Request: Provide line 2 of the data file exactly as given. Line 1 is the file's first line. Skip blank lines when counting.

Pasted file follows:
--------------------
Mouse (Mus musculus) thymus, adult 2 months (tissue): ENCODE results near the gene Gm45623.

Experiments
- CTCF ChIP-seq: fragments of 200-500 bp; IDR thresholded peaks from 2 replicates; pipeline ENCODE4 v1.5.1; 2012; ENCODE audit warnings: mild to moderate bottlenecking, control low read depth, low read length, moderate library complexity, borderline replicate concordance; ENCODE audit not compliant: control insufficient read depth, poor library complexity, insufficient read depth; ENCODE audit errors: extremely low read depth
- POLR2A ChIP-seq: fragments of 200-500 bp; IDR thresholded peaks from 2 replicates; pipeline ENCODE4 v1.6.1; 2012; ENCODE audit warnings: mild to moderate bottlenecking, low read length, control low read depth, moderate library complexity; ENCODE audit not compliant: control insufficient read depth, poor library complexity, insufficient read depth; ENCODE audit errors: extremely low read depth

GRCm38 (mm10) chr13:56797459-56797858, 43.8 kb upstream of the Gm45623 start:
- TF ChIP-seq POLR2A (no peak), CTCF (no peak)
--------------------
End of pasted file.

Experiments